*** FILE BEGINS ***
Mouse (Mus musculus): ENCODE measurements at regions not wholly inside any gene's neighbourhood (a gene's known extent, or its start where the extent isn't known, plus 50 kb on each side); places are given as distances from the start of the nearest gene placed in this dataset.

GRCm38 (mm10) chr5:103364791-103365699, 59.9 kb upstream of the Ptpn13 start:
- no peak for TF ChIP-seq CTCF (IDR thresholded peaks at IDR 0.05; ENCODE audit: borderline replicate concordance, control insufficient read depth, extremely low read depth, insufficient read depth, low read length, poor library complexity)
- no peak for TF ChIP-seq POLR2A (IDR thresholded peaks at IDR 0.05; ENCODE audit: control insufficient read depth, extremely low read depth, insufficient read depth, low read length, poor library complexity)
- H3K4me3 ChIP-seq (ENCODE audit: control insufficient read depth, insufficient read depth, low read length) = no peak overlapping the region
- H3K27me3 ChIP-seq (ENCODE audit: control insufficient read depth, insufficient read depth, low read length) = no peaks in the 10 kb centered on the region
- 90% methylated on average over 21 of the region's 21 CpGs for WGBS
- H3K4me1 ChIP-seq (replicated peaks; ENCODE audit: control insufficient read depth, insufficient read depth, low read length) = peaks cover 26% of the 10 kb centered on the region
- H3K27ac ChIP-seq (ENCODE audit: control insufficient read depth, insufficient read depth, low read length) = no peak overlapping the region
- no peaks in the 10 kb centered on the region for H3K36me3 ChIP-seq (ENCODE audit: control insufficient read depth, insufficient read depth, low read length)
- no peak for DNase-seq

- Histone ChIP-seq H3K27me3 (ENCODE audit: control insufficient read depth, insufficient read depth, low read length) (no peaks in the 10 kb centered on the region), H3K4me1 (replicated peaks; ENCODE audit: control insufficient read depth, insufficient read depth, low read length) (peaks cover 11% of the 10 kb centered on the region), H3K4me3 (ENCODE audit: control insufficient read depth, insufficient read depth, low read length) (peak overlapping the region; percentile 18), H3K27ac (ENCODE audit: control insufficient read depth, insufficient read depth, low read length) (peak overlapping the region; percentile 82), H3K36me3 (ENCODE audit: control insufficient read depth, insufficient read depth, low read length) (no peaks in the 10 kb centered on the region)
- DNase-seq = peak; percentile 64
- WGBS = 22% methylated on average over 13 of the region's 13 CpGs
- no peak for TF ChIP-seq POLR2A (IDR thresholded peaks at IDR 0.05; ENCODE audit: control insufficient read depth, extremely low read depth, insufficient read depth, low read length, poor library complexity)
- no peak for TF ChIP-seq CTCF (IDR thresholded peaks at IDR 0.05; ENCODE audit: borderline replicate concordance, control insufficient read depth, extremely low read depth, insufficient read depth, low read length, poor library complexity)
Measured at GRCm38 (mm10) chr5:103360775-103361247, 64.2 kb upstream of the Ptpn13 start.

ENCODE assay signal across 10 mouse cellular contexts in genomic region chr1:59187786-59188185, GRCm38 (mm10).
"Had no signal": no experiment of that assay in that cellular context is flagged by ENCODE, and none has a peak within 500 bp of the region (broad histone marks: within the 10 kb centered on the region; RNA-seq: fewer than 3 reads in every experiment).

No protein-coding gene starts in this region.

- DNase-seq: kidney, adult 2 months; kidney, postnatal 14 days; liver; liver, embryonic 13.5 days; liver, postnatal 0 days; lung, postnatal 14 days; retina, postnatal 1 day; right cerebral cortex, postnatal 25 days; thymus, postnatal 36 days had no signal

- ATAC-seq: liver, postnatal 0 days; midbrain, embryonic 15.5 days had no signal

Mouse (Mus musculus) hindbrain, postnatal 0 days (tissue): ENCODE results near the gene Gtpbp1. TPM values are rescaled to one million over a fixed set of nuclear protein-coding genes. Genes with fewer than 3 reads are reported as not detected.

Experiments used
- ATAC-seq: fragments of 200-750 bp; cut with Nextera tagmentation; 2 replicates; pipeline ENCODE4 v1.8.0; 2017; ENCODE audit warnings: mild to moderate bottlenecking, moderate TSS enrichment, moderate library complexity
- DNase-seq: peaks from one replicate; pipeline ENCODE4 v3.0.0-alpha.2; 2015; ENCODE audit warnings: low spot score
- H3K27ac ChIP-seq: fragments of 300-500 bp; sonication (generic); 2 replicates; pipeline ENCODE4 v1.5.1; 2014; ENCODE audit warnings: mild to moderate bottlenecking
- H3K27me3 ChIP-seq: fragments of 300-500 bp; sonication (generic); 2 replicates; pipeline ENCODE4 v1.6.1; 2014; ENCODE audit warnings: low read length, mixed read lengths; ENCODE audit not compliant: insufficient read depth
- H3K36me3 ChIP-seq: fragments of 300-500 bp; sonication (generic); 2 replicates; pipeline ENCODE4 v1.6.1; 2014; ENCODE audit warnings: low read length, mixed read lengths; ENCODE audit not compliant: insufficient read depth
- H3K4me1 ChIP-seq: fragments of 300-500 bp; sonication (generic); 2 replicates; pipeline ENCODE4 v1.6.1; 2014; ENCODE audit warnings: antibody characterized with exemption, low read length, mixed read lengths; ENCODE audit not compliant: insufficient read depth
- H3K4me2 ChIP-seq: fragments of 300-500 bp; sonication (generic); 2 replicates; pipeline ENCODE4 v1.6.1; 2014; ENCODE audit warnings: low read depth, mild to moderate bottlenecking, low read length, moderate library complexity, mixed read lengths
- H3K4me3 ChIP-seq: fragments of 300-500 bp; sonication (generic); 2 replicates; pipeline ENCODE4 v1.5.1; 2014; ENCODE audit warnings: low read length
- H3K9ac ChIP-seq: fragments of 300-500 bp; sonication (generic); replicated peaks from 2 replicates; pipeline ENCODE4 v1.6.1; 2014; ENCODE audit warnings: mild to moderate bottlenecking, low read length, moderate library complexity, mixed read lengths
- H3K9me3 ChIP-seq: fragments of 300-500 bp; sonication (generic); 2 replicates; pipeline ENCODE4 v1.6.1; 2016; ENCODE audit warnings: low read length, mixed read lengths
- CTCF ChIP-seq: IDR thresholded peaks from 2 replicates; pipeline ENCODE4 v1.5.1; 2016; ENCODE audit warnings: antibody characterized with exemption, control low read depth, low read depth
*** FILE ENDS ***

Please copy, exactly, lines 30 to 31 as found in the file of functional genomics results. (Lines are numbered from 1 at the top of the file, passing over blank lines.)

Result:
- H3K4me1 ChIP-seq: fragments of 300-500 bp; sonication (generic); 2 replicates; pipeline ENCODE4 v1.6.1; 2014; ENCODE audit warnings: antibody characterized with exemption, low read length, mixed read lengths; ENCODE audit not compliant: insufficient read depth
- H3K4me2 ChIP-seq: fragments of 300-500 bp; sonication (generic); 2 replicates; pipeline ENCODE4 v1.6.1; 2014; ENCODE audit warnings: low read depth, mild to moderate bottlenecking, low read length, moderate library complexity, mixed read lengths